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Autumn 2003 - Act•ionLine

by Starre Vartan | Autumn 2003

The Counter Restaurant

To walk into the Counter restaurant in New York City is to enter an oasis in the middle of the rough-and-tumble East Village. Warm, golden walls create a mellow atmosphere, while the mix of ambient, jazz and funky house music gives the place a modern vibe. A glass front opens to the busy street; just inside, a large bar invites the harried city-dweller to relax and enjoy vegan and organic wines, alcoholic or non-alcoholic sangria, beer, or mixed drinks while enjoying popcorn seasoned with a house paprika blend. Into the bar area drift the tantalizing scents of cooking food. The heady aroma hints of many good things, but animal fats, creams, eggs, and meats are not among them. If the medley of lively fragrances does not get the curious visitor to sit down at a table, one look at the menu will.

Taking a seat at one of the fifties-diner tables, one can start with fresh coconut milk, served in its natural packaging, and move on to a soup of the day — a piquant red-lentil or chilled carrot spice soup when I visited on a sultry summer evening. Next could be a cashew-kalamata pâté, replacing what co-owner Donna Binder calls the “disgusting new trendy foods, like foie gras.” Binder explains: “You don’t need animal products to make great food.” The Cape Cod Cakes, served with a faux tartar sauce, taste hauntingly like the crab cakes they imitate. The Mushrooms New Orleans, served with cocktail sauce, arrive piping hot and melt-in-your-mouth delicious. A variety of salads, both meal-sized and smaller, are available as well.

Burgers and sandwiches are created from seitan and mushrooms, walnut and tempeh, or home-smoked tofu. The side of confetti slaw tastes as fresh, creamy, and tangy as traditional cole slaw, but is made without egg mayonnaise.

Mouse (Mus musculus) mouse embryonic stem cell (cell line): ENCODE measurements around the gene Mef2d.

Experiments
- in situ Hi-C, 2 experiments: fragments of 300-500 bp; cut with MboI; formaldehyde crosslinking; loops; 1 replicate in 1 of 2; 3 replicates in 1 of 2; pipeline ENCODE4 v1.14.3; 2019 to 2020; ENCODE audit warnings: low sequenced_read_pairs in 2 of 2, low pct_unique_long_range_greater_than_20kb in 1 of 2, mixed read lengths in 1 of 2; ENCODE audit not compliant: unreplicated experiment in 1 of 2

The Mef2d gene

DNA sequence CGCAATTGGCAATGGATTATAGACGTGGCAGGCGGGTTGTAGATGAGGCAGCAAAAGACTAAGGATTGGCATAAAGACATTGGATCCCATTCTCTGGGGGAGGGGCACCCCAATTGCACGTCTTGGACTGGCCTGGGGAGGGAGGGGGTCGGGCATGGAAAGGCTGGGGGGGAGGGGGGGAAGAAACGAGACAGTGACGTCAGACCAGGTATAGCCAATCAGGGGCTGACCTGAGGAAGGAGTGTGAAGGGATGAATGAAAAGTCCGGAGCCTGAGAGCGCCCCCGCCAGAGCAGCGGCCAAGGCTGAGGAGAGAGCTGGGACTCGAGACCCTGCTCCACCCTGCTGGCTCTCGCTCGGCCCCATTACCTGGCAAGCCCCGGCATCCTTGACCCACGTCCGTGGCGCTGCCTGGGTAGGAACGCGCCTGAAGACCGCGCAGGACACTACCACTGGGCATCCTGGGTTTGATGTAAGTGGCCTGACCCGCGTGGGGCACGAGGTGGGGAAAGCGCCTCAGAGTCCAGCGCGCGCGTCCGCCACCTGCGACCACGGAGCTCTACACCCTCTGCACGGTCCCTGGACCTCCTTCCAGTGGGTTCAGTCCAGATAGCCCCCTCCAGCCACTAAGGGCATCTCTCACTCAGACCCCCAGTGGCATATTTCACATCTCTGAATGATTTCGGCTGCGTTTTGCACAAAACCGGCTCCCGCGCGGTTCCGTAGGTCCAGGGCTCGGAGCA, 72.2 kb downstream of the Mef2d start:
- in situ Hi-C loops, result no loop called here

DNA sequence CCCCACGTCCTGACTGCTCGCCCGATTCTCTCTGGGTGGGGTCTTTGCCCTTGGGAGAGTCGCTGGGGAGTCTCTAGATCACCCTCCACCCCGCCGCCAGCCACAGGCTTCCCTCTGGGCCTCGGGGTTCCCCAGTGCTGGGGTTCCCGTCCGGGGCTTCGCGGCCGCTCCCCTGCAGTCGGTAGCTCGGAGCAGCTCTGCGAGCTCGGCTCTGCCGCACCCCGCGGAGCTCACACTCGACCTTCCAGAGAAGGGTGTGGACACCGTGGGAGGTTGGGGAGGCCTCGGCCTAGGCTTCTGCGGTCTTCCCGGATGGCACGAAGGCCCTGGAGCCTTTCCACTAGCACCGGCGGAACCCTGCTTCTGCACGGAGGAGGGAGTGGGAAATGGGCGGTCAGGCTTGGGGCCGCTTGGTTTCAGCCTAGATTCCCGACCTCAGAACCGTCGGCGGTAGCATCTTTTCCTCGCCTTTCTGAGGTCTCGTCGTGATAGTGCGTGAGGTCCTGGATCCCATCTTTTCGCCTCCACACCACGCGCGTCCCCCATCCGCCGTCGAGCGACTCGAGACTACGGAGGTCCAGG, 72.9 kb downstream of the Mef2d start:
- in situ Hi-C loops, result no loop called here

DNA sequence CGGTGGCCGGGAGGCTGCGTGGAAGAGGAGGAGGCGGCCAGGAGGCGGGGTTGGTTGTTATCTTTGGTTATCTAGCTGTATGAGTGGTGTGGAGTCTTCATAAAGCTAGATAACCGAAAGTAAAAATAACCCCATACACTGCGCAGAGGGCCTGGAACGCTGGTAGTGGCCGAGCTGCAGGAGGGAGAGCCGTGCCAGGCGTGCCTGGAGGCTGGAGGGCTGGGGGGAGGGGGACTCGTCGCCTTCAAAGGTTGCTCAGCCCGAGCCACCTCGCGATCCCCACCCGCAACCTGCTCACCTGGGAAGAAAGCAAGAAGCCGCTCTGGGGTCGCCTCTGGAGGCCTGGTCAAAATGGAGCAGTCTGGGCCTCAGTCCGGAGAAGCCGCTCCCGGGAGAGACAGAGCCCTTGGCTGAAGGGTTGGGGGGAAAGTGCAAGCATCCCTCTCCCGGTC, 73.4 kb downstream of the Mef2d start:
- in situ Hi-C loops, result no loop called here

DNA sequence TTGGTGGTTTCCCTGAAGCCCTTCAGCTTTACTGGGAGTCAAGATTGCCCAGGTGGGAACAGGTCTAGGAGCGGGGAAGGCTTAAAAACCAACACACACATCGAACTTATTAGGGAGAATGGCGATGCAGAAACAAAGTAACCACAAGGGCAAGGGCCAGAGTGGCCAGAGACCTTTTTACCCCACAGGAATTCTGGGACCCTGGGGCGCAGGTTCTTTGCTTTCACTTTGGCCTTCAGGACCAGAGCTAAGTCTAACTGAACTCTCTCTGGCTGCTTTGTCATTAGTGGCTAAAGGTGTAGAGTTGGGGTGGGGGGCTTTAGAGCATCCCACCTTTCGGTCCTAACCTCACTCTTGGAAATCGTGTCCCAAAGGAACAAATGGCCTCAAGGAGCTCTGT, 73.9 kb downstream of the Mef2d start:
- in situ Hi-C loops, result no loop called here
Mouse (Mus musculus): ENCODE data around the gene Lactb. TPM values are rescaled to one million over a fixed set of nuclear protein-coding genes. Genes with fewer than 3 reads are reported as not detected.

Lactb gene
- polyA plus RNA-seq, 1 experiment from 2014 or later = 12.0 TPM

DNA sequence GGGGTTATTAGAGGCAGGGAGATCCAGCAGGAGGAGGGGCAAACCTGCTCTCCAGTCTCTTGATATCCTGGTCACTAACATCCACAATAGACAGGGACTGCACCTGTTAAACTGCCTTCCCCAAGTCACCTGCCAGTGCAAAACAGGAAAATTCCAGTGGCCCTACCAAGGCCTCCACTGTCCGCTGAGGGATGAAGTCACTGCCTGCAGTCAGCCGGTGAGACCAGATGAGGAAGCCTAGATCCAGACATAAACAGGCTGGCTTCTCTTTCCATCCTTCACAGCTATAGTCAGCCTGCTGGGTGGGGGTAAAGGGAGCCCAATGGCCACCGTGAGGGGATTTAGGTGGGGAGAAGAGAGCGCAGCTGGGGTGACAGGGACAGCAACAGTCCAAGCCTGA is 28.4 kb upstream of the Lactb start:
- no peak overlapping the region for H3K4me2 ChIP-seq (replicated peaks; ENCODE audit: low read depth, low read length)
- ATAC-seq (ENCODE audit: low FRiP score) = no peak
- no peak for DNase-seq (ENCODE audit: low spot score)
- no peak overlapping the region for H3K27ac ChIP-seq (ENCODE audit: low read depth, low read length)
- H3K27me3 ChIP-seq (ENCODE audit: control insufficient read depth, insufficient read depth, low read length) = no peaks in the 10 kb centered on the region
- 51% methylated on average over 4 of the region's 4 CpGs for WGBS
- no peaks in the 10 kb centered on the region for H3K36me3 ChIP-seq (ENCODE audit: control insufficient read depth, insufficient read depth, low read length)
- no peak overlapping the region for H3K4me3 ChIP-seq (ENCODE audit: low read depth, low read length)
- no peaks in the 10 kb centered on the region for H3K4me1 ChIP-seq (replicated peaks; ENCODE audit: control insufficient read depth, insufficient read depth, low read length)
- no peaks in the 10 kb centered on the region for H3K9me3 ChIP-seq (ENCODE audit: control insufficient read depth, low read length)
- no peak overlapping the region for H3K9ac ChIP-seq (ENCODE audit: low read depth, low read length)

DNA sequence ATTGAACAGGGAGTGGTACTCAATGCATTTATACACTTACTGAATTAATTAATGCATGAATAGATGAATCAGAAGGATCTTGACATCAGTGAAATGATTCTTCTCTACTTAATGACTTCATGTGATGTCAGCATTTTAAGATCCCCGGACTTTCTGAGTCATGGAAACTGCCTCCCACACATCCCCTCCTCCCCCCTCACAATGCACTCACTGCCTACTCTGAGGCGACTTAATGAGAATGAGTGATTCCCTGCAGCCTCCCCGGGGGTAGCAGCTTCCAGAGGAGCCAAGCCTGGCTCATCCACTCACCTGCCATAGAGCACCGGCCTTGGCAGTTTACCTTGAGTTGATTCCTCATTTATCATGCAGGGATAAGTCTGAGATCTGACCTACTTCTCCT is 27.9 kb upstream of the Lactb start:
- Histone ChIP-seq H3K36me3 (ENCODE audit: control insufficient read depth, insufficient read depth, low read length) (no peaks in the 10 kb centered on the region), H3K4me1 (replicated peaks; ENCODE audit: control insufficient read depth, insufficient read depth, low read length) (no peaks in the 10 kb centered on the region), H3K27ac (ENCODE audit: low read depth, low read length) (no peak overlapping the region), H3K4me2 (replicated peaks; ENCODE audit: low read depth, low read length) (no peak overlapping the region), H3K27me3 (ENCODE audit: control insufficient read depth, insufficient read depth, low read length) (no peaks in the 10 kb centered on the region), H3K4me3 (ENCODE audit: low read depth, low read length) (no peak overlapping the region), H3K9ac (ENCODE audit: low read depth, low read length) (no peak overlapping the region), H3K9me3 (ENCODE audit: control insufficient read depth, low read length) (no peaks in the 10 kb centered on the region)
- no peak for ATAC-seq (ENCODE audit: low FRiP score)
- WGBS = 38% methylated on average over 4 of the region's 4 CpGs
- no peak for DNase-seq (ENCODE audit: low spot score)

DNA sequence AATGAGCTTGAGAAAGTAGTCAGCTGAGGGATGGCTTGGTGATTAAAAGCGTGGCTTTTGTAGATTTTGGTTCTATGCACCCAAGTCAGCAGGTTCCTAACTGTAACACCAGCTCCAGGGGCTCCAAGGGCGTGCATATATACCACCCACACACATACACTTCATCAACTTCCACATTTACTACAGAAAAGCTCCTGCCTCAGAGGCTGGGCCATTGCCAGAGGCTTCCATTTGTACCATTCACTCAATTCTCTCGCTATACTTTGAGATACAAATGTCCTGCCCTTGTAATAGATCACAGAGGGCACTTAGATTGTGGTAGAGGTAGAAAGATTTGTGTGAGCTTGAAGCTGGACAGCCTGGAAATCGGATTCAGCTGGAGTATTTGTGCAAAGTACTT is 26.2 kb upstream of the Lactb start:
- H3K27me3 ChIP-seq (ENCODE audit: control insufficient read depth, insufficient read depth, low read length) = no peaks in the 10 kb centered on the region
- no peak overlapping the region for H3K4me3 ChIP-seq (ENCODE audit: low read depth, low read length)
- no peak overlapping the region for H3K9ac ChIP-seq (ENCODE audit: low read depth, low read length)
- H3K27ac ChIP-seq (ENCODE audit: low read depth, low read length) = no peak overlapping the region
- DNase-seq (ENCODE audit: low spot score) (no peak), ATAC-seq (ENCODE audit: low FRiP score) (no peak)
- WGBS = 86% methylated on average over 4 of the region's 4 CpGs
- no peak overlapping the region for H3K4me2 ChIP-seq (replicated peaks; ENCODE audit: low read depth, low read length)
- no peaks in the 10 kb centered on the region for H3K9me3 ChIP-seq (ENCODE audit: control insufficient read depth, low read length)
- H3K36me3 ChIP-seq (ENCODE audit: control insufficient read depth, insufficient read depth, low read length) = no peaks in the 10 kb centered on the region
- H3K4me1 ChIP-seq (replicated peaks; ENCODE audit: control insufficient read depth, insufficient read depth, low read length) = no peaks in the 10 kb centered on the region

I chose the Blue Plate special, and was glad I did. My dish was a bountiful centerpiece of wild rice and lentil loaf, graced with a side of garlicky mashed potatoes and gravy, joined by sautéed vegetables. My companion, a long-time meat-eater, chose the Portobello au Poivre, and described the mushroom marinated in a red wine and black pepper sauce as “succulent and rich.” Everything we tasted was filled with flavor, generously presented, and consummately satisfying.

“This is a great place for vegetarians and vegans, but also for people who eat meat to realize that you don’t need meat to have a great meal and be satisfied. We’re not trying to convert people,” says Donna Binder. “You never know who will come through that door and try our vegan food. At our brunch, we don’t serve eggs, and that surprises people. They say, ‘How can you have brunch without eggs?’ and they eat the food - Eggs Benedict, the Tofu-vegetable Frittata, or the Piña Colada pancakes — and they leave very happy.” The food speaks for itself at Counter, although the attentive servers can happily fill you in on the benefits of a vegan diet if you ask.

And finally, dessert. We were surprised that Counter does offer cream for coffee because of the demand by guests. But would they really miss it? We doubt it, for the restaurant handles vegan alternatives brilliantly, even in dessert recipes. For example, my friend tried the Raspberry Champagne Parfait made with vegan champagnoise (sparkling wine) along with fresh peach and raspberry purées — a heavenly concoction. I, on the other hand, found the most devilish treat on the menu: a slice of flourless chocolate cake with fresh strawberry sauce. One of the most impressive desserts I have had in a long time, it was a peerless vegan cake. I topped it off with a glass of vegan port (see page 18 for details about what makes a wine vegan).

With the exceptions of certain wines and the above-mentioned coffee additions, the fare served at Counter is vegan, and much of it is organic as well. Ms. Binder obtains a substantial amount of her produce directly from farmers, and continues to expand the percentage of organics served. Part of that process has led to the establishment of a rooftop garden of organic herbs. “We want to serve food that doesn’t harm anyone — any animals, or the environment; and we want to support farmers who don’t decimate the earth with pesticides and chemical fertilizers. And to give people a great meal.”

The Counter restaurant was so named because it runs counter to the emphasis on animal products — an emphasis on which most North American restaurants have relied to date. But Counter stays perfectly attuned to the best reasons for dining out: delicious, beautifully-presented dishes, a convivial staff, and a relaxed atmosphere.

Counter
105 First Ave. (between 6th and 7th streets)
New York, NY 10003

Hours:
Tuesday through Thursday: 11am-midnight
Friday and Saturday: 11am-1am
Sunday brunch: 11am-4pm
Closed Monday

Starre Vartan

Act•ionLine Autumn 2003

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